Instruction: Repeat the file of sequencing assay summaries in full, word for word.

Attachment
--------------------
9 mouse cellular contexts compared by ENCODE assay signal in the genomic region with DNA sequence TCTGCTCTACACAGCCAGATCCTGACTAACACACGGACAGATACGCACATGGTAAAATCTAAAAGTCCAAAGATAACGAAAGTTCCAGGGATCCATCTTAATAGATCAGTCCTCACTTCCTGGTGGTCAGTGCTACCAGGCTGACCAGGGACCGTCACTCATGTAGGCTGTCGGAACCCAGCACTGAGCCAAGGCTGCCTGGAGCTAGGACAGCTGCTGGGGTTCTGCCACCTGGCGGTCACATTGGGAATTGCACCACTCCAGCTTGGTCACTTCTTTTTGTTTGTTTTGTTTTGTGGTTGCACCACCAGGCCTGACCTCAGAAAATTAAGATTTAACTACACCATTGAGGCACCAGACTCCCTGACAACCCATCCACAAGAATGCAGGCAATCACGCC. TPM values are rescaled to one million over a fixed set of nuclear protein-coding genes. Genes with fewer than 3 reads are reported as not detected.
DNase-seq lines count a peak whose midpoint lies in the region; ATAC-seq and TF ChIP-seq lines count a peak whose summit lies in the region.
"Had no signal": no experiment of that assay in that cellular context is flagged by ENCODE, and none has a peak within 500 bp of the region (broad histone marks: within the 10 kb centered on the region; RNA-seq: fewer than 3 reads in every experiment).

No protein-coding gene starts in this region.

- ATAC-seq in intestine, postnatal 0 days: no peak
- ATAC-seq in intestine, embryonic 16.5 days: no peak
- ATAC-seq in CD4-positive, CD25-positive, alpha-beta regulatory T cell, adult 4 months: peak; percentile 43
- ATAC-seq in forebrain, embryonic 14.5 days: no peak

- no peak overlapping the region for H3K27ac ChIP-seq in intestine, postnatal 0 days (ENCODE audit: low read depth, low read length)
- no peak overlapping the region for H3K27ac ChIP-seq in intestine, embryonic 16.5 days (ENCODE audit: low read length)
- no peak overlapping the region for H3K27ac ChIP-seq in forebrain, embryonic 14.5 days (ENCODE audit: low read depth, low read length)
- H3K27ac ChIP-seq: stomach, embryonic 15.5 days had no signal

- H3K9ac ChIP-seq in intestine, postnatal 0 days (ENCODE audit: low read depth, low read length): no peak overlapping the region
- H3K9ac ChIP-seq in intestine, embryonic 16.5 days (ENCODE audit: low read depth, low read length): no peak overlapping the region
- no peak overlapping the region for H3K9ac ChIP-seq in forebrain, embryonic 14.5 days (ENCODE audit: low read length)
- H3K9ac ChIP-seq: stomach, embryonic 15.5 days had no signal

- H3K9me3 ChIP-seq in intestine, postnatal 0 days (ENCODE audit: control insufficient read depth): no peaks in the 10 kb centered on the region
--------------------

9 mouse cellular contexts compared by ENCODE assay signal in the genomic region with DNA sequence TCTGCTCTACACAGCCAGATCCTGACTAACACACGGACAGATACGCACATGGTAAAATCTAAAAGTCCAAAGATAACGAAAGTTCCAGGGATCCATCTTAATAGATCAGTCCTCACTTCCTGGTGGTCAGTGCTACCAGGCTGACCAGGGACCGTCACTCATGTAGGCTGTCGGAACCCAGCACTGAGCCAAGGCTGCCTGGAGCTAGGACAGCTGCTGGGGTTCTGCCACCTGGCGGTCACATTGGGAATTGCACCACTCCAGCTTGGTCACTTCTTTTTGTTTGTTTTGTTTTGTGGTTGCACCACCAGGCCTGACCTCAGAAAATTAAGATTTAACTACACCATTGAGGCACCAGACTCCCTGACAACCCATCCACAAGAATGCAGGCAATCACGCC. TPM values are rescaled to one million over a fixed set of nuclear protein-coding genes. Genes with fewer than 3 reads are reported as not detected.
DNase-seq lines count a peak whose midpoint lies in the region; ATAC-seq and TF ChIP-seq lines count a peak whose summit lies in the region.
"Had no signal": no experiment of that assay in that cellular context is flagged by ENCODE, and none has a peak within 500 bp of the region (broad histone marks: within the 10 kb centered on the region; RNA-seq: fewer than 3 reads in every experiment).

No protein-coding gene starts in this region.

- ATAC-seq in intestine, postnatal 0 days: no peak
- ATAC-seq in intestine, embryonic 16.5 days: no peak
- ATAC-seq in CD4-positive, CD25-positive, alpha-beta regulatory T cell, adult 4 months: peak; percentile 43
- ATAC-seq in forebrain, embryonic 14.5 days: no peak

- no peak overlapping the region for H3K27ac ChIP-seq in intestine, postnatal 0 days (ENCODE audit: low read depth, low read length)
- no peak overlapping the region for H3K27ac ChIP-seq in intestine, embryonic 16.5 days (ENCODE audit: low read length)
- no peak overlapping the region for H3K27ac ChIP-seq in forebrain, embryonic 14.5 days (ENCODE audit: low read depth, low read length)
- H3K27ac ChIP-seq: stomach, embryonic 15.5 days had no signal

- H3K9ac ChIP-seq in intestine, postnatal 0 days (ENCODE audit: low read depth, low read length): no peak overlapping the region
- H3K9ac ChIP-seq in intestine, embryonic 16.5 days (ENCODE audit: low read depth, low read length): no peak overlapping the region
- no peak overlapping the region for H3K9ac ChIP-seq in forebrain, embryonic 14.5 days (ENCODE audit: low read length)
- H3K9ac ChIP-seq: stomach, embryonic 15.5 days had no signal

- H3K9me3 ChIP-seq in intestine, postnatal 0 days (ENCODE audit: control insufficient read depth): no peaks in the 10 kb centered on the region